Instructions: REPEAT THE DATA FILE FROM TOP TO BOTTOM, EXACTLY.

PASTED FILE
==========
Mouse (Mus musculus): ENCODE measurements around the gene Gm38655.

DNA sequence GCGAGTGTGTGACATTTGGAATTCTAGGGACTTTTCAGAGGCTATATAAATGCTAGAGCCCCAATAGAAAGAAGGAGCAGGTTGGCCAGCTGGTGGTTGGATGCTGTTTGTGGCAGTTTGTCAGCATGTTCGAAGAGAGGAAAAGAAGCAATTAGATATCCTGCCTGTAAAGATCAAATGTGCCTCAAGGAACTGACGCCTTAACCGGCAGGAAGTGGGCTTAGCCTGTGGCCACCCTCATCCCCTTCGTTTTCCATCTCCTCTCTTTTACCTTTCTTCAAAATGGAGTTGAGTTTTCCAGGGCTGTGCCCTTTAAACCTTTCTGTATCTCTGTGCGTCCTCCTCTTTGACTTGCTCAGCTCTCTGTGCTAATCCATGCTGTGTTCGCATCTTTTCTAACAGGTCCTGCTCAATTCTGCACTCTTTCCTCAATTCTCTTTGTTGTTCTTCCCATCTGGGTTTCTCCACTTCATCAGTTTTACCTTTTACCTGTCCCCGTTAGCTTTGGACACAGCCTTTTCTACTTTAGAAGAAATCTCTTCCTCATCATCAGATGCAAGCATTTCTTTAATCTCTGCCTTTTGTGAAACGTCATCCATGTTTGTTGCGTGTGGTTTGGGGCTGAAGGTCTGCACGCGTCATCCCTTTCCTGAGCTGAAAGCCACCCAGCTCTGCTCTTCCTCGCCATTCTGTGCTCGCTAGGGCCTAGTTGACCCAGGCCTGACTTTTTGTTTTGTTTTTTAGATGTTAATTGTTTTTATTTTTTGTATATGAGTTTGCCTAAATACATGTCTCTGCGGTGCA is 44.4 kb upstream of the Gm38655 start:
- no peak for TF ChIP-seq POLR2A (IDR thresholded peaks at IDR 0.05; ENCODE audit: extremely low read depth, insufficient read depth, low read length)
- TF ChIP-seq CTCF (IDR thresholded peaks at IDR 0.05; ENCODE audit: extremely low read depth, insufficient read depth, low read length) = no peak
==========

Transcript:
Mouse (Mus musculus): ENCODE measurements around the gene Gm38655.

DNA sequence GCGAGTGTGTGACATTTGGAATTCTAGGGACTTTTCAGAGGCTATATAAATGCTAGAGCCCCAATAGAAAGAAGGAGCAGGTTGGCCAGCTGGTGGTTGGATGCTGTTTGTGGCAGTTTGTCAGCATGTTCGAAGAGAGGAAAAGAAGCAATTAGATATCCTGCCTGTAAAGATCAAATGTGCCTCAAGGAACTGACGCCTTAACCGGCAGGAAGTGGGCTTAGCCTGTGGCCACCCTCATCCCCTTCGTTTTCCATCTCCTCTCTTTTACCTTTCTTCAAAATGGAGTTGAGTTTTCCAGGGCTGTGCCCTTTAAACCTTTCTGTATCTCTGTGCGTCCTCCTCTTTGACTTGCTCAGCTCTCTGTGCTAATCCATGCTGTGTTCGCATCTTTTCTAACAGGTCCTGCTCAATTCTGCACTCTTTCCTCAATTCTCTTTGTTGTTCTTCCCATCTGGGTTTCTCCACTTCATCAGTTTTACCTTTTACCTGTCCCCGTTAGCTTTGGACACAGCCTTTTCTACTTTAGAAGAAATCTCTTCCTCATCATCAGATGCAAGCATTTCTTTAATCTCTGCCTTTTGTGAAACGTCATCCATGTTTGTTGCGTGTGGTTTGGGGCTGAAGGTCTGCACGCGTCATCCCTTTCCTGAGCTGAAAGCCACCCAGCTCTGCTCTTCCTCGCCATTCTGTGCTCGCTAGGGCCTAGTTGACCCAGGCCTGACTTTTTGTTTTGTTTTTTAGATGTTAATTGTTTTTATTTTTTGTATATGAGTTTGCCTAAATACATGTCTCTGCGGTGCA is 44.4 kb upstream of the Gm38655 start:
- no peak for TF ChIP-seq POLR2A (IDR thresholded peaks at IDR 0.05; ENCODE audit: extremely low read depth, insufficient read depth, low read length)
- TF ChIP-seq CTCF (IDR thresholded peaks at IDR 0.05; ENCODE audit: extremely low read depth, insufficient read depth, low read length) = no peak